Third Text: Black Art Now
How can I talk about Black Art, removed from the reality of the world around? I can however start by saying that I have no new ‘position’ to argue for or defend. I have personally nothing more to say than what is already known. This has not always been the case. In the early ‘80s, I did have, along with a number of other young Black artists and art students, a lot to say, a lot to argue for, and we held a constantly defended radical position.
In brief, our position was that as Black artists we were under obligation to make work which unreservedly aligned itself with the struggle of Black people; we fought against racism in our work, and sought to enhance and be part of a distinctly ‘Black’ culture and its political identity.
I remember in late 1979, or early 1980, standing on the steps of Wolverhampton Art Gallery with my comrades Keith Piper, Ian Palmer and Dominic Dawes. We had just been offered an exhibition to take place in about 18 months time. (This exhibition would eventually be called Black Art an’ Done.) We joked about pioneering a new form of art. Excited, happy, confident, we called it ‘blackism’.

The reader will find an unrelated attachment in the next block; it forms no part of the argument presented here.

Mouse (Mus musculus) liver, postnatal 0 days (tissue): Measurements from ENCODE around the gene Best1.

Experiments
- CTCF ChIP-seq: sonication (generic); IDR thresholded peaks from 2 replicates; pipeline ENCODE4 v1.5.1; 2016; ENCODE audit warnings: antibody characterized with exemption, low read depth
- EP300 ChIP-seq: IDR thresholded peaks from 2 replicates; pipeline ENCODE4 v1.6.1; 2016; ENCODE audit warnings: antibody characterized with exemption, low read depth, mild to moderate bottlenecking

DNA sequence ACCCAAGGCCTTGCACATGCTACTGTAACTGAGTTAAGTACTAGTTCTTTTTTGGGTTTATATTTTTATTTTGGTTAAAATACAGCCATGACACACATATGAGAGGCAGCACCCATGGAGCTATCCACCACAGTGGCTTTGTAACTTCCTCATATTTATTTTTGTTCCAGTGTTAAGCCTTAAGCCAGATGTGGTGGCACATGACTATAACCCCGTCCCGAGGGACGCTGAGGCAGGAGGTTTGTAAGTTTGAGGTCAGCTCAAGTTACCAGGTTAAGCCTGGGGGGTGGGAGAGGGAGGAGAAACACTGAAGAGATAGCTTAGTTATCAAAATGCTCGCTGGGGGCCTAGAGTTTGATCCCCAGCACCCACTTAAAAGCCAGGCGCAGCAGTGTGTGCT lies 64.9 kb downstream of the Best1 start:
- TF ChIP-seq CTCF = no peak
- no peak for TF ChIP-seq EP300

A year later, the exhibition began to take shape, and the essentially American term ‘Black Art’ had irreversibly found its way into our individual and collective vocabulary. Years later, use of the term was to become sloppy, problematic, and ultimately somewhat counter-productive. But in 1981, with Brixton having lit the fuse, and st. Paul’s having already gone up in smoke, the term ‘Black Art’ adequately and fittingly embodied our militant aspirations and posturing.
Keith Piper and I were perhaps the most rhetorical, but the loose association of young Black artists and art students with whom we worked in the early ‘80s, willingly fell into line on our definition and trumpeting of Black Art.
The above extracts are from a text by Eddie Chambers, “Black Art Now” that appeared in a special issue of Third Text, Number 15, Summer 1991: 91-96